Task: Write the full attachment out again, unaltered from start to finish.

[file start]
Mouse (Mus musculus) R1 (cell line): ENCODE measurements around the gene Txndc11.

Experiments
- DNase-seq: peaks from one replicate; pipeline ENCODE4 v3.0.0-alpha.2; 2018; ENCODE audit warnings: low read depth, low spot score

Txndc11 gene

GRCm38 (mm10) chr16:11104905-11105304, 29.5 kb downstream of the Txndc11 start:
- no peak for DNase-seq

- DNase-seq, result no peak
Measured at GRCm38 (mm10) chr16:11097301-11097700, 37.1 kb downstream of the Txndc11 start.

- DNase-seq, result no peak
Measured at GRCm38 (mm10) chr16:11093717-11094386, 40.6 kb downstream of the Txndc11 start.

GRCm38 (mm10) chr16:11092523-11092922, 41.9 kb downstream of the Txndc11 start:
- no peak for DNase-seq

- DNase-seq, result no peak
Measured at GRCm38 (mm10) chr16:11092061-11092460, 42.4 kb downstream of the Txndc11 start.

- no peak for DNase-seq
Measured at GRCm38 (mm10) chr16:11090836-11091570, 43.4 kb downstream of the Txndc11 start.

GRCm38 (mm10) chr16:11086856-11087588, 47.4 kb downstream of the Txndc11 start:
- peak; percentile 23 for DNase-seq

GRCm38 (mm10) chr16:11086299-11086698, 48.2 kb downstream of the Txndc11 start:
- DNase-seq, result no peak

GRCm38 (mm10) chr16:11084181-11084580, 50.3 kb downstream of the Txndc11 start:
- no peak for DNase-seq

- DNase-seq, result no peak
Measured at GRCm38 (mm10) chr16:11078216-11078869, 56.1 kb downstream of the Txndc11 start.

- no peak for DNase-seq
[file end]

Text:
Mouse (Mus musculus) R1 (cell line): ENCODE measurements around the gene Txndc11.

Experiments
- DNase-seq: peaks from one replicate; pipeline ENCODE4 v3.0.0-alpha.2; 2018; ENCODE audit warnings: low read depth, low spot score

Txndc11 gene

GRCm38 (mm10) chr16:11104905-11105304, 29.5 kb downstream of the Txndc11 start:
- no peak for DNase-seq

- DNase-seq, result no peak
Measured at GRCm38 (mm10) chr16:11097301-11097700, 37.1 kb downstream of the Txndc11 start.

- DNase-seq, result no peak
Measured at GRCm38 (mm10) chr16:11093717-11094386, 40.6 kb downstream of the Txndc11 start.

GRCm38 (mm10) chr16:11092523-11092922, 41.9 kb downstream of the Txndc11 start:
- no peak for DNase-seq

- DNase-seq, result no peak
Measured at GRCm38 (mm10) chr16:11092061-11092460, 42.4 kb downstream of the Txndc11 start.

- no peak for DNase-seq
Measured at GRCm38 (mm10) chr16:11090836-11091570, 43.4 kb downstream of the Txndc11 start.

GRCm38 (mm10) chr16:11086856-11087588, 47.4 kb downstream of the Txndc11 start:
- peak; percentile 23 for DNase-seq

GRCm38 (mm10) chr16:11086299-11086698, 48.2 kb downstream of the Txndc11 start:
- DNase-seq, result no peak

GRCm38 (mm10) chr16:11084181-11084580, 50.3 kb downstream of the Txndc11 start:
- no peak for DNase-seq

- DNase-seq, result no peak
Measured at GRCm38 (mm10) chr16:11078216-11078869, 56.1 kb downstream of the Txndc11 start.

- no peak for DNase-seq